A few years ago I was invited to an old-fashioned dessert bake-off as the guest of a participant.Three amazing women in Santa Barbara decided that the time had come for the return of the bake-off, gathering a group of friends to submit their tastiest concoctions and compete for the prize. When I arrived, I knew instantly that this was not my grandmother’s bake-off.
These women, originally from the South and Midwest, had taken an old-fashioned idea and brought it to glitz and glamour in the 21st century. We were greeted with French Champagne and a ballot, while submissions were whisked away to a secret location. When all the desserts had been beautifully displayed and labeled, the “reveal” happened. And what a reveal it was. The dining room table was resplendent with an array of cakes, pies, cookies, puddings and every other imaginable sweet treat! While we perused the display and tasted, evaluated and salivated, we were offered “milk shots” from a silver server to “clear our palates” between bites. Ahhh, what a taste sensation that afternoon brought.
The following year I was invited to submit a dessert in the bake-off. The privilege came with great pressure, having witnessed the display of the prior year. I thought for weeks about what to submit and finally decided to try and recreate one of the best desserts I have ever experienced in my life. Hubby and I were on a delayed honeymoon in France in 1985 and stumbled across a little restaurant/inn in Puligny Montrachet (Hotel Le Montrachet). Our room was simple and the bathroom was across the hall but we were content with our choice because the restaurant came with high accolades.
The food was indeed sublime and the spectacular wine came in enormous crystal balloon glasses which made the whole restaurant pause and look when we were served. But the star of the evening was the dessert, a chocolate mousse cake with a chocolate meringue crust. It was so light and crunchy and delicious. But it didn’t stop there. Once the plate was served, a cart of homemade ice creams came by for me to choose my pairing. I decided on the mint and I have never regretted that decision. There are not words to describe the perfection of the fresh creamy mint with the delectable light chocolate.
So when it came to my first bake-off submission, I decided to go chocolate and peppermint. I searched the internet and my collection of cookbooks for something resembling the french chocolate and decided on a combination of ideas that I called Cynthia’s Chocolate Meringue Mousse Cake with a hint of peppermint. I was extremely pleased with the results. It wasn’t a simple cake to prepare (I’ve never made it again but the recipe is here) and it didn’t win the bake-off, losing to absolute perfection in a fresh peach cake (get the peach cake recipe here) that was submitted by a vivacious, blonde, professional chef named Maili. She and I loved each others bake-off desserts and at the end of the event, we decided to split the remains, each taking home half of the others cake. It was the beginning of a warm and wonderful friendship. Maili and I share a genuine enthusiasm for our food and she is a cooking genius.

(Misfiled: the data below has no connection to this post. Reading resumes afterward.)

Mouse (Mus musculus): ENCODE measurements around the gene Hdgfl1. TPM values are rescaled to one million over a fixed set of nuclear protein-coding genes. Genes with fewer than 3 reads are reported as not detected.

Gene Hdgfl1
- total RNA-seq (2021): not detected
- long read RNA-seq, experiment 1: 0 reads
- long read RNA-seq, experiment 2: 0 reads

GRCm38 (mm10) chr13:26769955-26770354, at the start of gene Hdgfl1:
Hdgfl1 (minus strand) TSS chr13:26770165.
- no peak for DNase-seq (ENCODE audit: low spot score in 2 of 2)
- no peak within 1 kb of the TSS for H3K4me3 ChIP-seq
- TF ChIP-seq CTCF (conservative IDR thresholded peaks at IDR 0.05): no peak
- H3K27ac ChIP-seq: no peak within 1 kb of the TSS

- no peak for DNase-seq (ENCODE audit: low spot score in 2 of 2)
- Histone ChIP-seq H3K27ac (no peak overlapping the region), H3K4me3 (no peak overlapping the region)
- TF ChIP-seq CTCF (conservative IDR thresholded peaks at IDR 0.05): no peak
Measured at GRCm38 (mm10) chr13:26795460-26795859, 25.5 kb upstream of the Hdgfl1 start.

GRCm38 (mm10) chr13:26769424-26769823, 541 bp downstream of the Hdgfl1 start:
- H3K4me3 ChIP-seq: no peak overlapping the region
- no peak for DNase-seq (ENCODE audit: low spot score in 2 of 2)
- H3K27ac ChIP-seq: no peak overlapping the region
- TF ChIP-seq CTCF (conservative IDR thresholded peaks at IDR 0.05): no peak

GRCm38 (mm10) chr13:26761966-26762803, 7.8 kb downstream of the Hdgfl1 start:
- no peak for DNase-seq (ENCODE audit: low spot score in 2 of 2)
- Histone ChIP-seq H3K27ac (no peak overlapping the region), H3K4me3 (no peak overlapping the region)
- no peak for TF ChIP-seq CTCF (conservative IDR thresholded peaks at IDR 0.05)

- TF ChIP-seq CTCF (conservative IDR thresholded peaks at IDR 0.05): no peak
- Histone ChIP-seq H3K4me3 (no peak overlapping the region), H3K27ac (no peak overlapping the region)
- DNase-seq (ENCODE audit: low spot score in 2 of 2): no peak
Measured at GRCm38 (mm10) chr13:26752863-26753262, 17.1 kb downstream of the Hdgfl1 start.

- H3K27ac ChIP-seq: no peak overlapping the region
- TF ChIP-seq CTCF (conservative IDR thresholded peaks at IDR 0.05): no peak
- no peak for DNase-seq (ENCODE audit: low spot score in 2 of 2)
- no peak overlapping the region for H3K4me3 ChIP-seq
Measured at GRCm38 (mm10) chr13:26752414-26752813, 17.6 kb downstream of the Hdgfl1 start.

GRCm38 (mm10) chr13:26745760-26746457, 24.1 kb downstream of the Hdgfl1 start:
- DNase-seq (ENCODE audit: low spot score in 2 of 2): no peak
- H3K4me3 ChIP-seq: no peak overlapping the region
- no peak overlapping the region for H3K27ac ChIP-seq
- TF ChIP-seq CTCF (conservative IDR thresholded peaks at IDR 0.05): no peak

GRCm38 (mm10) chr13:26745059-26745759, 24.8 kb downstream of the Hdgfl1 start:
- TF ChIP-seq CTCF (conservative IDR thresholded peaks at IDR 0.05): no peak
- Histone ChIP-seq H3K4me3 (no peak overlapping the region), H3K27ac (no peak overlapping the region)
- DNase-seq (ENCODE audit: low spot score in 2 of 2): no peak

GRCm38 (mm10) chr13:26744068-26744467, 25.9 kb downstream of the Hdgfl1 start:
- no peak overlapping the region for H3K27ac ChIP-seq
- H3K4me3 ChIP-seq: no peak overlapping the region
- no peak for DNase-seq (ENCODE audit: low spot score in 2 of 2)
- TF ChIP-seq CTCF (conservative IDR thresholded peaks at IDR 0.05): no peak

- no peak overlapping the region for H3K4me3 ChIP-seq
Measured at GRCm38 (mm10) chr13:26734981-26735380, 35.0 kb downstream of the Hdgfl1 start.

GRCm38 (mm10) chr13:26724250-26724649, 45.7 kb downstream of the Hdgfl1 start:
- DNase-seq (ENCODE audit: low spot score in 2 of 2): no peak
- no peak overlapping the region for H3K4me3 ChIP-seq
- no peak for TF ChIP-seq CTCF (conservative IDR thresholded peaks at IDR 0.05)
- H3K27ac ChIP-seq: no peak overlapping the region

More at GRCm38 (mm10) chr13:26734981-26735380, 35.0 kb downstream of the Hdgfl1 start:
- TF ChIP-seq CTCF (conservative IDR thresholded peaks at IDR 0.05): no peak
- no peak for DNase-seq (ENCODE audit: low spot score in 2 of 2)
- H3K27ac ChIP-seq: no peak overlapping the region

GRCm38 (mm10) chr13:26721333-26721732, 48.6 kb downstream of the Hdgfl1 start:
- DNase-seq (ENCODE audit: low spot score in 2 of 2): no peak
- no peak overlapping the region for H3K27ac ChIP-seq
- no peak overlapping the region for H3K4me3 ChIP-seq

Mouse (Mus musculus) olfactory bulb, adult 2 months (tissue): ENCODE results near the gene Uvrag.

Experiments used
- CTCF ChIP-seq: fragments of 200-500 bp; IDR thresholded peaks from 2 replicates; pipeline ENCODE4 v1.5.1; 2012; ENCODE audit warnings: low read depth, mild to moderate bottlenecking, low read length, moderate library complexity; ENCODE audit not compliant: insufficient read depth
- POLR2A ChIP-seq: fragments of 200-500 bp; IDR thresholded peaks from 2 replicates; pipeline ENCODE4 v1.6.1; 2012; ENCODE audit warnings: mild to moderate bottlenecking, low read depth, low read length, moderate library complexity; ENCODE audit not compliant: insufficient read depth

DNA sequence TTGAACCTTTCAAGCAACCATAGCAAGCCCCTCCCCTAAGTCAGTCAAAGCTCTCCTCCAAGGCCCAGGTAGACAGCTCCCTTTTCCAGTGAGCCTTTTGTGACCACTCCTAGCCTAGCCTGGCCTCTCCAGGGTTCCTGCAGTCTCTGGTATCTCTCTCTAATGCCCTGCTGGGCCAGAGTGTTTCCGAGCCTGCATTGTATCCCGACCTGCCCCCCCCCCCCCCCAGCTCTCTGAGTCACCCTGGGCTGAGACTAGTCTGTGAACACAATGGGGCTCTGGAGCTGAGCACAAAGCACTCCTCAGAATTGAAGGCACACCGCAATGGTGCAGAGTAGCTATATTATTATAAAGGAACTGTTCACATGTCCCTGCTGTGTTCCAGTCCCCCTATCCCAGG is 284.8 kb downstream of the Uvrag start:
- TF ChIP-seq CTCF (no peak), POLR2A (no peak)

The following summer, Maili invited me to join her and some friends for an al fresco lunch at a farm in Santa Ynez. Maili arrived with a car full of bowls, laden with amazing salads she had whipped up that morning in her tiny kitchen. One of the dishes, an orzo salad served at room temperature and filled with a medley of delicious ingredients, was my absolute favorite. I immediately thought of four or five upcoming occasions when I could use the orzo salad. Maili said the recipe was on her blog and it was a breeze to prepare. What an amazing bonus to an already perfect day!
I made the orzo for many events that summer and fall, most importantly for the going away of One and Only Son. He was leaving for college the summer I discovered the orzo salad and it was perfect for the send-off party of about 40 friends and family that joined us to wish him well. It seems to be the perfect salad for almost any occasion and any time of year. Thank you Maili, for your love of food and enthusiasm for friendship.
"If you really want to make a friend, go to someone's house and eat with him... the people who give you their food give you their heart." - Cesar Chavez
Maili’s Orzo Arugula Salad
1 one-pound box of orzo 1 large yellow onion, chopped 1/3 cup olive oil 3-4 oz. baby arugula (about 2 cups) 2 cups grape tomatoes or cherry tomatoes, cut in half 2 tablespoons capers, rinsed 1 13.75 ounce can artichoke hearts packed in water, drained and chopped Juice from two Meyer lemons 1/2 cup minced fresh parsley 1/2 tsp salt 1 tsp black pepper 4 oz feta cheese, crumbled 1/2 cup pine nuts, toasted
Cook the orzo in boiling salted water for 9 minutes. Rinse orzo until completely cool before adding other ingredients. Saute onion over medium heat in 1/3 cup olive oil. Put a pinch of salt on the onion while cooking. Cook onion for 15 minutes, stirring occasionally, until onion is translucent and sweet, but do not burn. Turn the heat down if it starts to brown so that you can allow the onions to cook for the full time In a large bowl, toss the warm onions with the cooled pasta. Be sure to use all the oil from the saute pan as it becomes the dressing for the salad. Toss in arugula, tomatoes, capers, artichoke hearts, parsley, lemon juice and salt and pepper until well combined. Gently toss in the feta and pine nuts just before serving. This salad should be served at room temperature and it can be kept at room temperature for quite a few hours. For optimal flavor, it is best not to refrigerate once tossed.
Credit: This recipe is written for the way I prepare it. To read the origins and variations of this versatile recipe, click here for The Maili Files.